Comparing Canadian and US Environmental Law: Judicial Review
In a prior post, I talked a little about proposed changes to Canadian environmental laws that would roll back significant protections and procedural requirements. I also talked about some of the differences between Canada and the United States that might be the basis for very different histories of environmental law in the two countries. But there are two additional differences that I actually think are even more critical. I’ll tackle one of them here.
US environmental law is much more generous in allowing for judicial review of decisionmaking by government agencies that is alleged to violate relevant environmental laws. It is also much more generous in allowing private parties to enforce environmental laws against other private parties who are alleged to have committed violations. The extreme example of this is the US Endangered Species Act which (and I am only slightly exaggerating here) essentially allows any one to sue any one else (including any government agency) for violating the law. Many of these statutes (again, especially the ESA) have provisions that set tight deadlines for agency decisionmaking and allow private parties to sue agencies to compel them to act within those deadlines.
Why does this matter? It means that it is much, much harder for government agencies – whether they are directly implementing the law in terms of management or regulatory decisions, or whether they are making decisions about whether to enforce the law against private parties – to use their discretion to overlook violations, or to interpret the law in ways that exempts their own behavior from the law, or even to simply delay in implementing the law. In other words, it means substantive standards are much more likely to be met in practice, rather than just exist as words on paper.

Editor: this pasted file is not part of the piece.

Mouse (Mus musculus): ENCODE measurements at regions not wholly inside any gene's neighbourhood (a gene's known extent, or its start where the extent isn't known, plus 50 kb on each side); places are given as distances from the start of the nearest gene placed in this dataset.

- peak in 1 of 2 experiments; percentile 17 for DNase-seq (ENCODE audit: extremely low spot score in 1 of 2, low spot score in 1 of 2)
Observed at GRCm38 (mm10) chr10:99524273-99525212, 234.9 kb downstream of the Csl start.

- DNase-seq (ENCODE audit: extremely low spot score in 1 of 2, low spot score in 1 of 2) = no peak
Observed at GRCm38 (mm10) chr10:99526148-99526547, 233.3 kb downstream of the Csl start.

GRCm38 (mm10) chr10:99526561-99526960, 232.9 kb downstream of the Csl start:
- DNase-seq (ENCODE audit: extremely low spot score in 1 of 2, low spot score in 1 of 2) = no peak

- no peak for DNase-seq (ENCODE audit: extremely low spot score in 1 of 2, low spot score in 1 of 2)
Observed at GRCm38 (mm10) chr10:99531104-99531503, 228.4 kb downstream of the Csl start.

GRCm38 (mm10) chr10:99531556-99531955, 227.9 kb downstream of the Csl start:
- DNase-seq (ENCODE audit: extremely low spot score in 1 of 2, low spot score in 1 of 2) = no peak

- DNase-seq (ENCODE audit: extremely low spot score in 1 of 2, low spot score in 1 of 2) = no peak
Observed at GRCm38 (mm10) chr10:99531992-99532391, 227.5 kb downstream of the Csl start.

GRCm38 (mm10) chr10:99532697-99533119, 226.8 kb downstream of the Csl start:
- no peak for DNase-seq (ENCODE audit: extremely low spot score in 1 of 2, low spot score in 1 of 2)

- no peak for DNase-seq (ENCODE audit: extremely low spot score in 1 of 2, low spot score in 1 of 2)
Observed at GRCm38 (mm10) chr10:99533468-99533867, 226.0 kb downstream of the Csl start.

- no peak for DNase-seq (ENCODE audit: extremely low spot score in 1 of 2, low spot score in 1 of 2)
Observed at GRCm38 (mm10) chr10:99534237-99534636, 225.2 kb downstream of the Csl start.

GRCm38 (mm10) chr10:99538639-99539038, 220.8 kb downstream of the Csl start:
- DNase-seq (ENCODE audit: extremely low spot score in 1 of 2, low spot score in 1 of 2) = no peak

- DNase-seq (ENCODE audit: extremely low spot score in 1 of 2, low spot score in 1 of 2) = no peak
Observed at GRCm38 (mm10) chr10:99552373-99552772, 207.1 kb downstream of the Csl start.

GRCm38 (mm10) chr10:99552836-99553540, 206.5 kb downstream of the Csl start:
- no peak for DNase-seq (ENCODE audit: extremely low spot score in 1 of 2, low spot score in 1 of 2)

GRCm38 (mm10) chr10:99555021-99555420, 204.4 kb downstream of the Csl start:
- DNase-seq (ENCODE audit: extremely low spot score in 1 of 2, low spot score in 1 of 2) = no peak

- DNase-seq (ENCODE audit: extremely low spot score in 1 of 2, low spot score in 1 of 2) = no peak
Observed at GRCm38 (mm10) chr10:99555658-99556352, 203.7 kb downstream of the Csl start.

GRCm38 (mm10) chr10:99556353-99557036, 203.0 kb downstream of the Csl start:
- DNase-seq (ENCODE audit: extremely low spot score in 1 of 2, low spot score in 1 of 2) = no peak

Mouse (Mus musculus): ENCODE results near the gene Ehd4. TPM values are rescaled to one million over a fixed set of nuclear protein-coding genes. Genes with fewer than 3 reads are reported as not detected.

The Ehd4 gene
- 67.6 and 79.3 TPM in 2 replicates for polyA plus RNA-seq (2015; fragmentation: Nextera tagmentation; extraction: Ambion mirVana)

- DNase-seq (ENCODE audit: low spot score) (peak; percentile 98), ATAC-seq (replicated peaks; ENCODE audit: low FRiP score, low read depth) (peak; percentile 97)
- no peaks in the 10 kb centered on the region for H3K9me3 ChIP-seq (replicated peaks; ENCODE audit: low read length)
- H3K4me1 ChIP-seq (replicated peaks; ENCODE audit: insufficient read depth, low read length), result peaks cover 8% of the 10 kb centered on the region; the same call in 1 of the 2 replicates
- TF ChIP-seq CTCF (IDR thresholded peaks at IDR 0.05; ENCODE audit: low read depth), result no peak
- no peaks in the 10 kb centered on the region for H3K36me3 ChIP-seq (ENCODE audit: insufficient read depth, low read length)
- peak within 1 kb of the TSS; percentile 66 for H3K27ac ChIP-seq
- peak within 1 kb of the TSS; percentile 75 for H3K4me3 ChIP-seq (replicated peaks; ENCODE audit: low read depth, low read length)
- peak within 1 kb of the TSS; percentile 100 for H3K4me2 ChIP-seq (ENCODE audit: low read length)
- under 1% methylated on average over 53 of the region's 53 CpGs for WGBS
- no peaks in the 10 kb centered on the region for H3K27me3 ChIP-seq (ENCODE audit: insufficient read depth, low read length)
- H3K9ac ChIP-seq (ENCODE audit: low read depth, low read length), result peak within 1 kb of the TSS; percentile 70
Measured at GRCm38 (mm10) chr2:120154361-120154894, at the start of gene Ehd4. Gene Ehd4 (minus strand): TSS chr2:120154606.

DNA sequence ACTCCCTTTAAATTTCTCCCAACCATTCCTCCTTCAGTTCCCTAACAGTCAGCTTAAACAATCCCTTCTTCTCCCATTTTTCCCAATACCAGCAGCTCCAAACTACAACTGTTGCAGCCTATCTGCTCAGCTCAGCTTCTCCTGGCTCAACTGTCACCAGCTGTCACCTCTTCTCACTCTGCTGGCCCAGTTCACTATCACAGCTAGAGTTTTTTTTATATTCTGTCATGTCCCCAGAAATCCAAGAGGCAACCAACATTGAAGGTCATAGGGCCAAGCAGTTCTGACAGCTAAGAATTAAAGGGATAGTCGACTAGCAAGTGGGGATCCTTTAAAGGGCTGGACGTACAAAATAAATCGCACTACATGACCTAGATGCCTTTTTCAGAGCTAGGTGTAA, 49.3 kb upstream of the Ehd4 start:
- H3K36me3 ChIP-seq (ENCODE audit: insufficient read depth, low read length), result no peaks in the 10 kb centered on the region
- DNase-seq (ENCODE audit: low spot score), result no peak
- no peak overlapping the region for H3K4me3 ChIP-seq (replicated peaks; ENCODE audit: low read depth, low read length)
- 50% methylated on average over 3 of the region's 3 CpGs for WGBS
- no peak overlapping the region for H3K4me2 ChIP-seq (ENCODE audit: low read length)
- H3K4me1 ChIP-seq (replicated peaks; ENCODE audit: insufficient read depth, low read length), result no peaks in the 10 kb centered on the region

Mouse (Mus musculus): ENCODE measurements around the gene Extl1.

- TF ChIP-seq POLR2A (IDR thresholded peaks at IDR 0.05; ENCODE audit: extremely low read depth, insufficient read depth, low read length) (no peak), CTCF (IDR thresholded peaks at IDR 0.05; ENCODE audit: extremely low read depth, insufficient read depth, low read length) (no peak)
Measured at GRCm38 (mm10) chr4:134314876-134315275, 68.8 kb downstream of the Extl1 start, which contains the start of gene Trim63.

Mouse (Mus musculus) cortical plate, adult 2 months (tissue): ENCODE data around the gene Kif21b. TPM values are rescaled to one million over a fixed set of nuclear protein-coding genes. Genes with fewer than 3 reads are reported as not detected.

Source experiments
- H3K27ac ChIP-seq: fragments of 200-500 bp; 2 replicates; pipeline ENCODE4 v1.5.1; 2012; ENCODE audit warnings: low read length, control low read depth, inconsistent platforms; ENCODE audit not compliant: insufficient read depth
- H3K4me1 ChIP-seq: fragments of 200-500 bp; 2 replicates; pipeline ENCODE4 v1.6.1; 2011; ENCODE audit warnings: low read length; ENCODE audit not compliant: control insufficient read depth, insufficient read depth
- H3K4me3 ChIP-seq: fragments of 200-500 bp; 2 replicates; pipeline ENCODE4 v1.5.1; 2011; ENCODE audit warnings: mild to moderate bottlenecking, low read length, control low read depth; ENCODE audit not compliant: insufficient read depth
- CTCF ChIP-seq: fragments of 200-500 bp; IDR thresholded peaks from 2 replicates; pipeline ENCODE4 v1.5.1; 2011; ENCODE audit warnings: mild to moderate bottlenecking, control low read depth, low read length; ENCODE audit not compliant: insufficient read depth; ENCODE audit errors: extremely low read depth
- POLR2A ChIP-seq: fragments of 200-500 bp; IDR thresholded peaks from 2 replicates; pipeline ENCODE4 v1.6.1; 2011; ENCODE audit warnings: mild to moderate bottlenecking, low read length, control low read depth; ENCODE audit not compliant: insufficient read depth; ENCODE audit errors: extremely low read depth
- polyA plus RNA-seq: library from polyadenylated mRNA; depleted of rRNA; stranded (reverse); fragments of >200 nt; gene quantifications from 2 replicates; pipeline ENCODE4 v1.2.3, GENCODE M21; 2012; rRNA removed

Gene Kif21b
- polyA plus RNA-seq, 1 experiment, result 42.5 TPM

One good example from Canada helps illustrate the point – and here, I’m drawing on an excellent senior thesis that just got completed by an undergraduate political science major (Robert Shaffer) I advised here at Berkeley. Canada enacted a stringent federal species at risk statute in the late 1990s (more than 20 years after the US enacted the ESA). The provisions of the statute sound great on paper, but there is little remedy for citizens seeking to sue government agencies to force them to meet deadlines or otherwise act to implement or enforce the statute. For instance, in the case of listing species, if a governmental advisory body calls for the listing of the species, the minister in charge has to make a decision within a certain time frame, or the species is automatically listed. Yet when that advisory body called for the polar bear to be listed in 2008, the relevant minister evaded the deadlines by claiming that they did not technically “receive” the report until 2011. In the US, when the Fish and Wildlife Service missed deadlines to respond to petitions to list the polar bear, environmental groups sued and won to force a timely decision.
That doesn’t mean that stringent judicial review and citizen suit provisions are always a good idea. There may be good reasons we don’t always want the law enforced to the letter (think of speeding!). Litigation is costly and time-consuming, and might displace cooperative or collaborative efforts to resolve problems that might be cheaper and quicker. (Though it appears that in the case of the polar bear, the US process worked as quickly or quicker than Canada’s because litigation prevented administrative and political foot dragging.) But if you think there is a serious risk of political pressure causing unwarranted underenforcement and weak implementation of environmental laws, then stringent judicial review and citizen suit provisions might well be a good idea.